I know a guy was lead mechanic at a bike shop... others mechanics there would take their boat to the dealer! Claimed they didn't know how to work on a boat engine???  Rusty would ask 'em  "you do knot that engine needs the same things to run as a bike engine, right"

frenchyd
frenchyd GRM+ Memberand UltimaDork
2/12/21 9:07 p.m.
Pete. (l33t FS) said:

In reply to frenchyd :

Cast vs forged is kind of a crapshoot, based on oldthink.  Old forgings were strong not because of the forging itself but because of the materials used that made forgings possible in the first place, which also required so much clearance that they passed a lot of oil.  Modern castings are far, far better, and a lot of them have steel inserts for the ring lands for strength.  And most modern engines have piston cooling, so you don't have to worry so much about temperatures.

 

 

We agree on that. Newer technology have made massive improvements and are required to comply with modern emissions. But 3500 FPM piston speeds is still forging area while castings are limited to around 3000fpm. 
    Remember a piston goes from 0 feet. per minute  at the top and bottom of each stroke and production cars try to keep speeds under 2500 ft per minute at peak.    

 Post WW2 Jaguar with its long 4.17 stroke  was pushing the very edge of technology at 5500rpm 

When they went to the 2.75 stoke in the V12  they allowed the potential of 8300 RPM before the production pistons exceeded safe speed. 
      I'm sorry I keep referring to Jaguars.  They are numbers I'm familiar with.  If I knew Miata's as well I'd use those numbers.  
 

frenchyd
frenchyd GRM+ Memberand UltimaDork
2/12/21 9:11 p.m.
03Panther said:
frenchyd said:

That's why I choose JaguarV12's. They scare everybody except they work like any 4-6-8 cylinder car.    

I use cylinder counts only as an identifier.  BMW, Mercedes Benz, Ferrari, Aston Martin, Lamborgini, Jaguar, etc etc all are terrifying to most car guys who haven't built a lot of engines.  
They are all 4 stroke engines. You have to have Spark,  fuel,  and timing to make them run. Same as any car.  
Once OBD2 took the mechanic out of the equation and parts replacers could figure those out, suddenly even the Jaguar V12 started getting a good reputation.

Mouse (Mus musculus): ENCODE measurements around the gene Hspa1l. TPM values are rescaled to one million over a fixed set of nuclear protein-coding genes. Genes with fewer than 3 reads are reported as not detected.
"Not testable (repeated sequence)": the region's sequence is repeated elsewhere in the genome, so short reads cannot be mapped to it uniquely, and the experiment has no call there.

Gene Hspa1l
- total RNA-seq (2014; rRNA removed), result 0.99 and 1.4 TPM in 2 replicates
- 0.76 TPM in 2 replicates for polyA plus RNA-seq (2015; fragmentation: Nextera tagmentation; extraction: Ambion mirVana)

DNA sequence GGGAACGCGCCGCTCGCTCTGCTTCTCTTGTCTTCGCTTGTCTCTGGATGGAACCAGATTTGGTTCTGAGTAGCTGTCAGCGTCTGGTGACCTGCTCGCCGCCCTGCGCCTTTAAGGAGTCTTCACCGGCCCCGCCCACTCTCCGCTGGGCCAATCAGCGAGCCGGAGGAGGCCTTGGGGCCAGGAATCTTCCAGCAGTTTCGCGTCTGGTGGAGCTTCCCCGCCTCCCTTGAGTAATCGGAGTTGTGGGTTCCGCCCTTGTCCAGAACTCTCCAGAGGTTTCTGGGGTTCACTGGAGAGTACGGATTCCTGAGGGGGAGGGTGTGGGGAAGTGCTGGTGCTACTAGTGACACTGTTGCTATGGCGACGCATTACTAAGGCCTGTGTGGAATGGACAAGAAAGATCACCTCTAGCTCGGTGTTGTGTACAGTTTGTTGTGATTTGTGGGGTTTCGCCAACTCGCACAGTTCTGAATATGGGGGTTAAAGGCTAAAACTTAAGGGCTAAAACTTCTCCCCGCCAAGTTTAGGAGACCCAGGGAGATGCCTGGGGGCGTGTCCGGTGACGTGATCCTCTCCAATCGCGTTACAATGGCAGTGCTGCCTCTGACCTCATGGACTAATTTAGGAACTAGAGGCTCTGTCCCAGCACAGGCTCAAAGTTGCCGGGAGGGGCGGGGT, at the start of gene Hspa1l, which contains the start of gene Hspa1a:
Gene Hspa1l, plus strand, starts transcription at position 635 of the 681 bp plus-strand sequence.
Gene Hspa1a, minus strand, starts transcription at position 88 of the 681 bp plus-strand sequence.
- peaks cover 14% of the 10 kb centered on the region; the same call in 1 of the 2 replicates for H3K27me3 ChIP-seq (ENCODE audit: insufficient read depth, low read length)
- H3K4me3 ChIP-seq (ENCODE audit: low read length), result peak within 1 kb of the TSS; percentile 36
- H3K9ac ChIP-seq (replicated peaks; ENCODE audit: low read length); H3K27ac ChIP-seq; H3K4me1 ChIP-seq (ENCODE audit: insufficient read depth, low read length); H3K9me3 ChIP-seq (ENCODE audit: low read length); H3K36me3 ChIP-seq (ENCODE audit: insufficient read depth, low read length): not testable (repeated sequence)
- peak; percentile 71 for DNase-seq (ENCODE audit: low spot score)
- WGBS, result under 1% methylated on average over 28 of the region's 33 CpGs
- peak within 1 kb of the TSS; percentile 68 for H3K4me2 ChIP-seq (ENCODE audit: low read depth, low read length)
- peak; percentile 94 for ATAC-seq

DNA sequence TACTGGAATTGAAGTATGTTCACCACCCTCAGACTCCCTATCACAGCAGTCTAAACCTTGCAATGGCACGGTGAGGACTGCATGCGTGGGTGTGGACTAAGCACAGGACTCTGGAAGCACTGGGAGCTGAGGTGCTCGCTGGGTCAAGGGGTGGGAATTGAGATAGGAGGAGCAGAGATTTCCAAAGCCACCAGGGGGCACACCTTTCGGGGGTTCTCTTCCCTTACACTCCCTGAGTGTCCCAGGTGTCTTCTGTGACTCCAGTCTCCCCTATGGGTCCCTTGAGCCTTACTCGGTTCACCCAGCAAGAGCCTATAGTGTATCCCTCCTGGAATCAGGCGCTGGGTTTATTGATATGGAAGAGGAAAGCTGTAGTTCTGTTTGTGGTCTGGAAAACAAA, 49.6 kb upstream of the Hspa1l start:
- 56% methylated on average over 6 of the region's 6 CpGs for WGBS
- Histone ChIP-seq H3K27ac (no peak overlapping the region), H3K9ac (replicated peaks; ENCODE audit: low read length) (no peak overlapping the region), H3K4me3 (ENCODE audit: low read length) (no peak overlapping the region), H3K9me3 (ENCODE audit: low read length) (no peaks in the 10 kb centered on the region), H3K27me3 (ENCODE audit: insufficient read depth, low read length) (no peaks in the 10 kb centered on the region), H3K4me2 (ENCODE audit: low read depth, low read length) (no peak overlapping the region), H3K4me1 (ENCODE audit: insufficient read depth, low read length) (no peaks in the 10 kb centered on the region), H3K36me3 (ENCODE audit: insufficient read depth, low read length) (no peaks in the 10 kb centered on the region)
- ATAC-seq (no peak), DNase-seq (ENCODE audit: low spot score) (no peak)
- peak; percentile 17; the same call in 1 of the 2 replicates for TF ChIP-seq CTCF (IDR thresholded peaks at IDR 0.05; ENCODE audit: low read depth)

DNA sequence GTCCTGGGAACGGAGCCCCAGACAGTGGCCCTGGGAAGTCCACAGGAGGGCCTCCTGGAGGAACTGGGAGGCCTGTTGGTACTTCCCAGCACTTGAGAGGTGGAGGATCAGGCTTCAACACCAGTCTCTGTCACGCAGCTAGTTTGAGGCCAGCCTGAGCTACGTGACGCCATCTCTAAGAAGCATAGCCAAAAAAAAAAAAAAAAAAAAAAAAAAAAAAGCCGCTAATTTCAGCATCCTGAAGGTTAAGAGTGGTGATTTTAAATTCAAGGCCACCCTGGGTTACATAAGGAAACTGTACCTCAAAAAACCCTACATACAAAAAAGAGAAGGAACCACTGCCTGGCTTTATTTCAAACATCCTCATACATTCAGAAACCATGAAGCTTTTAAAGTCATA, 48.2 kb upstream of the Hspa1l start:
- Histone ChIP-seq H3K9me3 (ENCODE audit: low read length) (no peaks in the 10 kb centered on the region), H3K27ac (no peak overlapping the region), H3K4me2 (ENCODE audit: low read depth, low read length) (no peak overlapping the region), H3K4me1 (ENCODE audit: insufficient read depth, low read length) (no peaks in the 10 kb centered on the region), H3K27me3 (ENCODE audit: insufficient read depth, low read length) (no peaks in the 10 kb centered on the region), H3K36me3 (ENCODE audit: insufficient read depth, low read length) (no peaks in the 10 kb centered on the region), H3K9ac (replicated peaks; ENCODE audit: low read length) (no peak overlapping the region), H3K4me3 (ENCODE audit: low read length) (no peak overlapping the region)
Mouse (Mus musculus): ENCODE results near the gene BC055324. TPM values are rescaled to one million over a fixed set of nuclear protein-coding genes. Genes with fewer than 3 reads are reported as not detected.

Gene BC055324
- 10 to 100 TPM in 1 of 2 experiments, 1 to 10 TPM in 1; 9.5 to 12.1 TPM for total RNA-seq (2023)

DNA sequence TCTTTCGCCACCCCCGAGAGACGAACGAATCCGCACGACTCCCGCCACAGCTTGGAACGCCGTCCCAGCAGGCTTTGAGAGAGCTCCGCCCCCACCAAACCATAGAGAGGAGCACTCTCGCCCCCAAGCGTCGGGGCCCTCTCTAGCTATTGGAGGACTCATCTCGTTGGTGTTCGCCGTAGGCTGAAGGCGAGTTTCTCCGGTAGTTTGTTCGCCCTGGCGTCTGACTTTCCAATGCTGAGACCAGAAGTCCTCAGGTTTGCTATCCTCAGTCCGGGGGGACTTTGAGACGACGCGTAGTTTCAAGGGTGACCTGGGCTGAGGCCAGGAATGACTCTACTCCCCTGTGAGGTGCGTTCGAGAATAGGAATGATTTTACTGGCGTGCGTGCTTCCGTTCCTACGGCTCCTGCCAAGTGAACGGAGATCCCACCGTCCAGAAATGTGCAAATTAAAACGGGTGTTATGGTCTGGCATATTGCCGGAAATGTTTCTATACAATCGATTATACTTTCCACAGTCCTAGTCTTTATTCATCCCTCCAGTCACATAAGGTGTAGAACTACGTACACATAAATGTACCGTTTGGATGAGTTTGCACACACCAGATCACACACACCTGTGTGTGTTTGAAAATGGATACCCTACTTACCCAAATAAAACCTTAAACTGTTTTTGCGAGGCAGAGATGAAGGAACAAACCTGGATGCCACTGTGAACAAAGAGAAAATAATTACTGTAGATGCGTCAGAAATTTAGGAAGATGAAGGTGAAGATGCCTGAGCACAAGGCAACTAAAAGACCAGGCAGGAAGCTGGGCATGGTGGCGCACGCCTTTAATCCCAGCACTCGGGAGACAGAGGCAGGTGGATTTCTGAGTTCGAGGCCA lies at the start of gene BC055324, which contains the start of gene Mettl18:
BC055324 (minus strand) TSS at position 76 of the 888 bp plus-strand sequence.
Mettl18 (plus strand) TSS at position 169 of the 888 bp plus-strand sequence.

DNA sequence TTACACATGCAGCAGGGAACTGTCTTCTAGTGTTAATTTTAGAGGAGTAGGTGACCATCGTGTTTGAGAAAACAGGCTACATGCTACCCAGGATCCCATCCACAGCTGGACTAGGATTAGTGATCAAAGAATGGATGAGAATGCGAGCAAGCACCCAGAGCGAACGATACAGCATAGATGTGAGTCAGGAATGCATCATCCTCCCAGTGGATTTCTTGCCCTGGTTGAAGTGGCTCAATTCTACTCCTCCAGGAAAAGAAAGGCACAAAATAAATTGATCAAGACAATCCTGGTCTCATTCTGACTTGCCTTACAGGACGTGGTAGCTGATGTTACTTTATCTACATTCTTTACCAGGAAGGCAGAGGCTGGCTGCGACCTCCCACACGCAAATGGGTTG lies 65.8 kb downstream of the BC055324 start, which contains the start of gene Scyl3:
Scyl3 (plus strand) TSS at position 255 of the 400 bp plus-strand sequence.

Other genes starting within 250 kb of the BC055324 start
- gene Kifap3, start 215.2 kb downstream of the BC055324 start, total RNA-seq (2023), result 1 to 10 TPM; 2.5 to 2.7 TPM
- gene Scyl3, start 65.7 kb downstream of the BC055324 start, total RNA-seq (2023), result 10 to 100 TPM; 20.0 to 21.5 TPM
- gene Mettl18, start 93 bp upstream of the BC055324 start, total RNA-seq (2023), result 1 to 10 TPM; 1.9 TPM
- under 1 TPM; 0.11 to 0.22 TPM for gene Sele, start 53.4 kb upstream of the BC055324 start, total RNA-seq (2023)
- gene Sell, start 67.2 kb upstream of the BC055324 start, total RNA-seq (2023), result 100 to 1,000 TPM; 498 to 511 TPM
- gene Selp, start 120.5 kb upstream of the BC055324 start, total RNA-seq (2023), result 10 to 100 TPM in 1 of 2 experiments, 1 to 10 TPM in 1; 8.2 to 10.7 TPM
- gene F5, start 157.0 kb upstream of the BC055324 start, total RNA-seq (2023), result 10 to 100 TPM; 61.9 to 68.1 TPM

Look at the price of a 1995-96 V12 Convertible.   4 years ago they were selling at $1500     Today they are pushing $15,000+ for nice ones and in England £30,000. 
    Same basic car.   I don't know BMW, Mercedes, etc.  but aren't their V12's a very soft market compared to the same year V8's. I'm guessing there are cheaper than dealership parts available for them that are just as good.  

That's why I only quoted the one sentence. ( it implies something else ) Was not disagreeing, only clarifying. I agree strongly with the point you are making with the "misunderstood" = "Scared of"

I know a guy was lead mechanic at a bike shop... others mechanics there would take their boat to the dealer! Claimed they didn't know how to work on a boat engine???  Rusty would ask 'em  "you do knot that engine needs the same things to run as a bike engine, right"

That's valid.   And noted. "Scared of" pejorative   , while misunderstood is more civilized. 
Thank you for the correction. 

03Panther
03Panther SuperDork
2/12/21 9:14 p.m.

In reply to Pete. (l33t FS) :

I thing the "air pump" quote was first started as a way of explaining "if you cant get more air in, and more exhaust out - you cant make more power." True in its self, but def. does not tell the hole story!

I like your machine gun analogy... like an Internal Combustion Engine, a cartridge does not have an explosion going off inside. It has a REALLY fast burn, that "pushes" the bullet away from it. The engine just has a piston in the "barrel" that gets brought back into place to be pushed again.

dean1484
dean1484 GRM+ Memberand MegaDork
2/12/21 9:25 p.m.

I have built a bunch of engines over the years  and the number one thing that I see people screw up is not being realistic about the real needs they have for the motor that they are building.  Truck/tractor motors are not sexy but most peoples needs are much closer to the truck side of things and yet they seem to think a high reving race car type motor is what they need. 

j_tso
j_tso Reader
2/12/21 10:21 p.m.

Lean is mean.

 

SkinnyG (Forum Supporter)
SkinnyG (Forum Supporter) UberDork
2/12/21 11:06 p.m.

"An engine doesn't know what name is on the valve covers."

preach (fs)
preach (fs) GRM+ Memberand HalfDork
2/12/21 11:16 p.m.

Mo cylinders mo money.

to each their own.

1 2 3
Our Preferred Partners
haEnU4jxjOZy6EKl4rXXDPBJFYTiAZCVHSx28J96EaJ88phvb6tVEeOaD26nysd8